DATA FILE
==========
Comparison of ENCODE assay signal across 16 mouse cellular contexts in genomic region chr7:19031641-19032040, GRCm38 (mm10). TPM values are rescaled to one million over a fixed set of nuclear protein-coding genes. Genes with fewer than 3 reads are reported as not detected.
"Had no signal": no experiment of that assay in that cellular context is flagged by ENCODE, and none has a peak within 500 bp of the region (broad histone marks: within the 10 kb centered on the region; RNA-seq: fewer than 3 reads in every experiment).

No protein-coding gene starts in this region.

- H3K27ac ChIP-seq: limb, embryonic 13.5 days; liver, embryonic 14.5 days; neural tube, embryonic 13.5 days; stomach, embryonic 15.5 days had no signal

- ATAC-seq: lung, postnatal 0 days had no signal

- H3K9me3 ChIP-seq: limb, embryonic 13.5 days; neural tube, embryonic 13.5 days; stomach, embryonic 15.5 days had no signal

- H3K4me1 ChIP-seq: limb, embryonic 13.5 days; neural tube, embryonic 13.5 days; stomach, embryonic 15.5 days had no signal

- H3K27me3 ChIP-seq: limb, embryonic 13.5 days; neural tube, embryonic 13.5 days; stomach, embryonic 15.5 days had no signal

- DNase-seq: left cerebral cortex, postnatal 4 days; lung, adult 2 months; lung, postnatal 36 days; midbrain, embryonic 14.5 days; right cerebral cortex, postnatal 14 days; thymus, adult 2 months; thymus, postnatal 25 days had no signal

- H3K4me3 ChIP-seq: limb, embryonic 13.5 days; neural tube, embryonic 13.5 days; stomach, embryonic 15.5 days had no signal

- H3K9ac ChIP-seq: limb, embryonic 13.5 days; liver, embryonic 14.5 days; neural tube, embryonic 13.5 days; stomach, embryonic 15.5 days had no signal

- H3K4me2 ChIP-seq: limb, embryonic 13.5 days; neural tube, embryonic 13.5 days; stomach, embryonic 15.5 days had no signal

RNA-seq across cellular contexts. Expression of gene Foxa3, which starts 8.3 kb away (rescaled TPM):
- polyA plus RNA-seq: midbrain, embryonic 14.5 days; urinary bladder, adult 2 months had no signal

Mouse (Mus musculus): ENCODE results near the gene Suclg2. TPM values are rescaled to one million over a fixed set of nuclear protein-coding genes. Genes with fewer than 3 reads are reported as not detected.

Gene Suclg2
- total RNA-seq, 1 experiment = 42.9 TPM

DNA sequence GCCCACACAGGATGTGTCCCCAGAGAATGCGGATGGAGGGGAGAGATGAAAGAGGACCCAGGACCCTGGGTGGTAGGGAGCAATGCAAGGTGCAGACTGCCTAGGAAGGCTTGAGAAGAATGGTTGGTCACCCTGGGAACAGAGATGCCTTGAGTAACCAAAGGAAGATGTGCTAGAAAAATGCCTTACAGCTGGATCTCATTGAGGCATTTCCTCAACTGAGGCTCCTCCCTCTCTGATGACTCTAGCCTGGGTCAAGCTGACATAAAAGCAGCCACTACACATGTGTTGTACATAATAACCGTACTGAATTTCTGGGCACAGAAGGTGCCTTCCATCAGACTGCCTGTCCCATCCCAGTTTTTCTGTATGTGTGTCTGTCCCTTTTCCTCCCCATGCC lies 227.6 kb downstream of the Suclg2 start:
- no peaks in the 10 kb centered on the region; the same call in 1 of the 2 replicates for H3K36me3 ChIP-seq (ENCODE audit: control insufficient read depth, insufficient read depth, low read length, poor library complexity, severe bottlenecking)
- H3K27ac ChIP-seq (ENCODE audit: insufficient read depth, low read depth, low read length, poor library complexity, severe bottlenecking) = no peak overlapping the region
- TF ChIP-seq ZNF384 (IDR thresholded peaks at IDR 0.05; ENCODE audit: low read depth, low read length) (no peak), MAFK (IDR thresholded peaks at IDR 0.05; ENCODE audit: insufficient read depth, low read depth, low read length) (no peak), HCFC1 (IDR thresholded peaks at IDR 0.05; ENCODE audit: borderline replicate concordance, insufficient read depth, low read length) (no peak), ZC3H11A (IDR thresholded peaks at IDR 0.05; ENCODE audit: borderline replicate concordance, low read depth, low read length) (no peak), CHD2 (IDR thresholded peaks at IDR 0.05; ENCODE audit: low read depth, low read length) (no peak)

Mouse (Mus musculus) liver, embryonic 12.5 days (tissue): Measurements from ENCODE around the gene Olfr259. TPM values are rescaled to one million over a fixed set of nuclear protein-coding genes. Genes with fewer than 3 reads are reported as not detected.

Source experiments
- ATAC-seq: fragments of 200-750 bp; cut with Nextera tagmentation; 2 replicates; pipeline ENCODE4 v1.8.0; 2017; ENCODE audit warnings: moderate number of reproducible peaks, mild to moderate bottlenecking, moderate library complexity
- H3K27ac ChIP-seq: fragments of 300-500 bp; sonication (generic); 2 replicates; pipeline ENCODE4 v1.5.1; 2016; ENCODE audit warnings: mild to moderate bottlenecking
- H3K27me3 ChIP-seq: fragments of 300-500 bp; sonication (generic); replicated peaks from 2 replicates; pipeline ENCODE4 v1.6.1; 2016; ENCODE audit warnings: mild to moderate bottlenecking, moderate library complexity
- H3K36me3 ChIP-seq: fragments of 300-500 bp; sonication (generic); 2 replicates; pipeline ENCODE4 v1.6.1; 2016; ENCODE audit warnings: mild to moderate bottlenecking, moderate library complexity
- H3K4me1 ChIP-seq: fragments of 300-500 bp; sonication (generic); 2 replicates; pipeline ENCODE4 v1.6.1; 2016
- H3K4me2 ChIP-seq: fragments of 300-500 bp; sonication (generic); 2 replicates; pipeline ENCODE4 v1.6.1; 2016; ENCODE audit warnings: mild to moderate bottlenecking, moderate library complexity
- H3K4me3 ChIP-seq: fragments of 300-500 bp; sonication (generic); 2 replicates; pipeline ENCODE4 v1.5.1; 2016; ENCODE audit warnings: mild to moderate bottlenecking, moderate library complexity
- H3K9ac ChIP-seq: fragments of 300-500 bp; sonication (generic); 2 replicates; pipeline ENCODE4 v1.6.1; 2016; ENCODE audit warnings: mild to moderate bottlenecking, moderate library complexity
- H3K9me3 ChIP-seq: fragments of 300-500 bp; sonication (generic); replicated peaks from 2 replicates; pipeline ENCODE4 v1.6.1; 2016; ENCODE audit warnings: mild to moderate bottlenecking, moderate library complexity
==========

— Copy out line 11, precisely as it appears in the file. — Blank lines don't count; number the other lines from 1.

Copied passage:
- H3K9ac ChIP-seq: limb, embryonic 13.5 days; liver, embryonic 14.5 days; neural tube, embryonic 13.5 days; stomach, embryonic 15.5 days had no signal